Rageh Omaar will be presenting for the BBC a 3 part series on the ‘Life of Mohammed’, due for broadcast tomorrow evening at 9.00 (11th July). There’s a three page article in this weeks Radio Times where we are told the program will avoid any attempt at portraying an image of Mohammed or in any way upsetting Muslim sensibilities. We can expect then, a completely un-biased portrayal of his life. I think not! The reality is Rageh Omaar is a Muslim, the head of BBC religious broadcasting – Aaqil Ahmed – is a Muslim, the left have an interest in destroying the Christian faith so we can expect a program with that agenda, so it’s best not to pretend otherwise. The Radio Times webpage about the program says, ‘it’s an even-handed account of Muhammad’s life that blends perspective and insight’. Hmmm. Of course on the other hand, if it were a history of the Church, again I would expect a biased account. The majority of history programs that have anything to do with the Christian faith however, tend to be biased against the Christian faith or a hopeless misrepresentation. I agree with Cromwell, let’s paint it ‘warts and all’. We know that’s not going to happen tomorrow any more than a true ‘warts and all‘ (usually just the warts) account of the Christian faith is going to happen.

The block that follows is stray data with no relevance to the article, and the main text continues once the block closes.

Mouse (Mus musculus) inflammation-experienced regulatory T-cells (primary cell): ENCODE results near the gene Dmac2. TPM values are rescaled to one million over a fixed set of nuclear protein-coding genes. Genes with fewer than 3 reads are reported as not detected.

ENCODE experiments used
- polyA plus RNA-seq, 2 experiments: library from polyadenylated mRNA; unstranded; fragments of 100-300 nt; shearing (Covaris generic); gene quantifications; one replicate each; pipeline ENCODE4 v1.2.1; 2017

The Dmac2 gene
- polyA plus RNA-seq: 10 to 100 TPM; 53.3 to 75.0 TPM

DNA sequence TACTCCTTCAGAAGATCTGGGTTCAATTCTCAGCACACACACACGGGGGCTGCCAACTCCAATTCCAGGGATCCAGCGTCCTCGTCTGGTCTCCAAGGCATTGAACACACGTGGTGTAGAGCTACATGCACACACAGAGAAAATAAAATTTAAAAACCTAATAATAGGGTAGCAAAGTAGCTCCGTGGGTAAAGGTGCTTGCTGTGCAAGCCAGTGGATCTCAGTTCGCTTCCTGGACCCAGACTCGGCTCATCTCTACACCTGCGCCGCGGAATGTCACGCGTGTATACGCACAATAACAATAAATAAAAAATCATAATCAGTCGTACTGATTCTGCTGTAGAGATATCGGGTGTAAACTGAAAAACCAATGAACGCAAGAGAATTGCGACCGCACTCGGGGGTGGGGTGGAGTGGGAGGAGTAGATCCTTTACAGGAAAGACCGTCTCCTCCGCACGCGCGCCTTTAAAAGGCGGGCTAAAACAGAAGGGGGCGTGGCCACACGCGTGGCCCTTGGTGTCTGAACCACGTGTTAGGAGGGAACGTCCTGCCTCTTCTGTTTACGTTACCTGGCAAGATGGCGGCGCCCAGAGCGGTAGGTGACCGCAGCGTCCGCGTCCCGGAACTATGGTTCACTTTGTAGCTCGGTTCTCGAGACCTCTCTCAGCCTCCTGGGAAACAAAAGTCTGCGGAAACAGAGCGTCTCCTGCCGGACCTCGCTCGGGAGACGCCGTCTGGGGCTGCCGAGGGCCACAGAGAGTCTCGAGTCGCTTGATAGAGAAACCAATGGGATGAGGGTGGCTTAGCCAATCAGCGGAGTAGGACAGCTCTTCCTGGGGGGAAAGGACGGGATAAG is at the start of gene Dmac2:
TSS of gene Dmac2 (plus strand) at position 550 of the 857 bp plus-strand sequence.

Will I watch it? I’ll try too. If I expect nothing less than a complete whitewash and total PR charm offensive; at least I won’t be surprised.
Comment on the above image.
‘Mohammed receiving his first revelation from the angel Gabriel. Miniature illustration on vellum from the book Jami’ al-Tawarikh (literally “Compendium of Chronicles” but often referred to as The Universal History or History of the World), by Rashid al-Din, published in Tabriz, Persia, 1307 A.D. Now in the collection of the Edinburgh University Library, Scotland.’
Apparently then, ‘In 1999, Islamic art expert Wijdan Ali wrote a scholarly overview of the Muslim tradition of depicting Mohammed. In that essay, Ali demonstrates that the prohibition against depicting Mohammed did not arise until as late as the 16th or 17th century, despite the media’s recent false claims that it has always been forbidden for Muslims to draw Mohammed. Until comparatively recently in Islamic history, it was perfectly common to show Mohammed, either in full (as revealed on this page), or with his face hidden (as shown on the next page). Even after the 17th century, up to modern times, Islamic depictions of Mohammed (especially in Shi’ite areas) continued to be produced.’ Go to Mohammed Image Archive to read more on Islamic images.